Chris Rodgers pours cold water on the idea of evidence-based practice when managing people.
Organizations are complex social processes not rational scientific endeavours. As such, they are not amenable to the research and testing protocols needed to provide rigorous ‘evidence’ of the merit of a particular practice. Or to justify claims that what is perceived to be successful practice in one context can be generalized to others.
Instead he argues for “practice-based evidence” – describing something that relates closely to my experience of improvisation: try things out and pay attention to what happens.
We are not talking here about products and practices that can be tested meticulously in advance, and replicated precisely in design, development and application. We are talking about the complex social processes that we call organization. And, whilst the dynamics of organization are the same in each case (the self-organized patterning of local, conversational interactions), the ways in which these play out in each situation are unique – and unpredictable in all but the most limited sense.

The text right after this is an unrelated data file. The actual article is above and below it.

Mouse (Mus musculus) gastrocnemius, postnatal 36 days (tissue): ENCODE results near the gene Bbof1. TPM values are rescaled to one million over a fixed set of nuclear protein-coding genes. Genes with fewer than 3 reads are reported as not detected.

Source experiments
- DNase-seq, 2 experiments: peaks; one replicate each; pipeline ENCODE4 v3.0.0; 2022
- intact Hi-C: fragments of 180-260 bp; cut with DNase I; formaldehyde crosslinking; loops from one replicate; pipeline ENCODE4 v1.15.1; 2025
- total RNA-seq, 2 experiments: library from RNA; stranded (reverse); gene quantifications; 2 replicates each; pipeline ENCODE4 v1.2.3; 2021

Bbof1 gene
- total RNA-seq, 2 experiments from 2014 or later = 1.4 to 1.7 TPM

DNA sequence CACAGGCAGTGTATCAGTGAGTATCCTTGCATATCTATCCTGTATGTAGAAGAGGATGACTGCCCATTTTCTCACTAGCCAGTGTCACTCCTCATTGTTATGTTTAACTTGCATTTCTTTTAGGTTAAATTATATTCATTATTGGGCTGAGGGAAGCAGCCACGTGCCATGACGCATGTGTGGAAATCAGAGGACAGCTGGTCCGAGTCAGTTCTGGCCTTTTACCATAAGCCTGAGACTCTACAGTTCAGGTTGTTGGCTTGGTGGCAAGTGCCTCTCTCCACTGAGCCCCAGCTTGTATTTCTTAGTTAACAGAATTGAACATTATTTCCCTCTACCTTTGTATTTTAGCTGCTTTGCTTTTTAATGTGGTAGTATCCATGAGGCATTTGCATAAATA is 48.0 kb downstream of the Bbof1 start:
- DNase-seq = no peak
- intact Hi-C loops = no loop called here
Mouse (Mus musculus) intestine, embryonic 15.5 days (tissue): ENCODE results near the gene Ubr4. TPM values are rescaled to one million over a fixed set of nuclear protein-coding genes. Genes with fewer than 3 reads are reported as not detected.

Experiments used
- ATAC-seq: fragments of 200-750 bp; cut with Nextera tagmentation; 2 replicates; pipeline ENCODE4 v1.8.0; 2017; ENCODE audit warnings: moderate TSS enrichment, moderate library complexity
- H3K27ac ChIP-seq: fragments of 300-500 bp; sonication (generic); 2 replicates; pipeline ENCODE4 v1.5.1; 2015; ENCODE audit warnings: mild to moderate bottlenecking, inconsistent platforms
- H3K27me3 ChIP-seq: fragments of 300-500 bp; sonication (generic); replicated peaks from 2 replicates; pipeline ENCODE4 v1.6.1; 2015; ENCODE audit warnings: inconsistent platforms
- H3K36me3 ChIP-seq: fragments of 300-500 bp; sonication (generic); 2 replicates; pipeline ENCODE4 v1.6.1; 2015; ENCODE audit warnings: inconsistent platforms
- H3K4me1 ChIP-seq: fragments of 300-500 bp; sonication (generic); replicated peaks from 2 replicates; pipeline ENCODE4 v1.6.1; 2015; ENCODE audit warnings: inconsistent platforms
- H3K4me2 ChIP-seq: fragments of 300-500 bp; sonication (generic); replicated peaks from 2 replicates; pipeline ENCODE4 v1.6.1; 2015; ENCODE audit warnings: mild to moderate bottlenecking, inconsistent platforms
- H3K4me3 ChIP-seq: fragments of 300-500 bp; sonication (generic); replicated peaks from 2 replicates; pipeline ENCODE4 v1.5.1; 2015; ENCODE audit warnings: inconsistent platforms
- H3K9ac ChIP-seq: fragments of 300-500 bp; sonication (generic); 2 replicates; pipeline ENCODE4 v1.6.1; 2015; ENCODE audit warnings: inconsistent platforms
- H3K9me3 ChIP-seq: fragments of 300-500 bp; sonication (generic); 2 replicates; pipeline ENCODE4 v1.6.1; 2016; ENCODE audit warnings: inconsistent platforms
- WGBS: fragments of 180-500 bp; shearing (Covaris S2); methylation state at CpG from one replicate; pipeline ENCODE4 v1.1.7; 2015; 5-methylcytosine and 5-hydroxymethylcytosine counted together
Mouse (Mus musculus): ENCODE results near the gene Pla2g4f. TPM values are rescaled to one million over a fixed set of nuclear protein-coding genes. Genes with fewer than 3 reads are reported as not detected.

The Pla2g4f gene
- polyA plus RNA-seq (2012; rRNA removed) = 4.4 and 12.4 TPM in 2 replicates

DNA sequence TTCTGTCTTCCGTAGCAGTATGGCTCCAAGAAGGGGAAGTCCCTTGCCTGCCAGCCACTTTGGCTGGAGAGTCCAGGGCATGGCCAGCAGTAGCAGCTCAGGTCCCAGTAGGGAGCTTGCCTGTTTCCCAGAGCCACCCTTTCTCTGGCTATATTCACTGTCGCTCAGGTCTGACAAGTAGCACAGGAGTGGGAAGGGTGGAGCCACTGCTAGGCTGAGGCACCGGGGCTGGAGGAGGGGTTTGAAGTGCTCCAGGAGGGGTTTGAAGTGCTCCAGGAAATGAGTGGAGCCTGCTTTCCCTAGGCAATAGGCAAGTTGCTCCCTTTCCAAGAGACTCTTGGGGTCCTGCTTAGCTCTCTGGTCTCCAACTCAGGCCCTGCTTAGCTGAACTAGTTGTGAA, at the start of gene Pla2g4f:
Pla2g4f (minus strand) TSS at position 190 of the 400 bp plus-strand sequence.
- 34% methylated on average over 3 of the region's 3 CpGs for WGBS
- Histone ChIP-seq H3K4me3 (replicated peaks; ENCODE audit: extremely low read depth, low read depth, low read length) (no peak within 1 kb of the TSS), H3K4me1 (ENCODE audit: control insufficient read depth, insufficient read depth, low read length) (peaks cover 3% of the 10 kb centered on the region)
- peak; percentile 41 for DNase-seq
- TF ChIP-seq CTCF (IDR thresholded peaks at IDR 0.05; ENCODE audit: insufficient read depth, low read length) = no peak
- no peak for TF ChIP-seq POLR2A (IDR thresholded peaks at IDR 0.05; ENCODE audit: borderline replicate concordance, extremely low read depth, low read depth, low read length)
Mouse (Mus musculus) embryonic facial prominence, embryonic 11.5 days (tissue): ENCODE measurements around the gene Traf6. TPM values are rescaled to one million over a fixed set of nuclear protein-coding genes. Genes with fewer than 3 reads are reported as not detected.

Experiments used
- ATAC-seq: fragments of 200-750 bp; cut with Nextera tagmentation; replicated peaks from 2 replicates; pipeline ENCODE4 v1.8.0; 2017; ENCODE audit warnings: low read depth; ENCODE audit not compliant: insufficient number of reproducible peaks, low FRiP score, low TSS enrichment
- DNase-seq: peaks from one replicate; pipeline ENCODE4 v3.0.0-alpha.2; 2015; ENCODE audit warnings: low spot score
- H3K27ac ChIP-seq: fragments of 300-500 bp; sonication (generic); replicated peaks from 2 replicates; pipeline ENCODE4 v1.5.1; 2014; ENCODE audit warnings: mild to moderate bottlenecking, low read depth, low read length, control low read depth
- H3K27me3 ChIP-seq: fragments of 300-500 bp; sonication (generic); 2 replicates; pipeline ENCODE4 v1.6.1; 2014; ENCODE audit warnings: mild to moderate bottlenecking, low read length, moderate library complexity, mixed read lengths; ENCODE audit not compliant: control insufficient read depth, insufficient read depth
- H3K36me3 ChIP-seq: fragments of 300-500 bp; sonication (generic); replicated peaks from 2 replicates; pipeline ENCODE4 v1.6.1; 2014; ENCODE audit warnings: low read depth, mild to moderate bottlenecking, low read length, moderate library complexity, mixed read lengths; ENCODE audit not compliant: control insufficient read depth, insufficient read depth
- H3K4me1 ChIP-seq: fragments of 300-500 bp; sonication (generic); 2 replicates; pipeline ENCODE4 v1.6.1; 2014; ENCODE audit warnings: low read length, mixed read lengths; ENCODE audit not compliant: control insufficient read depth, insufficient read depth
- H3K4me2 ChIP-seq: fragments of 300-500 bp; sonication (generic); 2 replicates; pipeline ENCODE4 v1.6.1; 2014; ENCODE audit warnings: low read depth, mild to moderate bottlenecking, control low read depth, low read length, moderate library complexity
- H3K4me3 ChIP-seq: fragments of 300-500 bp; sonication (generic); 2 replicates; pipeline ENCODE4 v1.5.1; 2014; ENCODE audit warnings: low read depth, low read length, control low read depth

I usually feel like an outsider reading management books and theories; as if there is some missing script that I haven’t been given. They reduce the complexity of human life to something lacking real texture. I agree with Richard Farson who argues that in doing so they actually undermine managers by creating quite false expectations of what can be achieved. It leads to all sorts of dubious managment BS.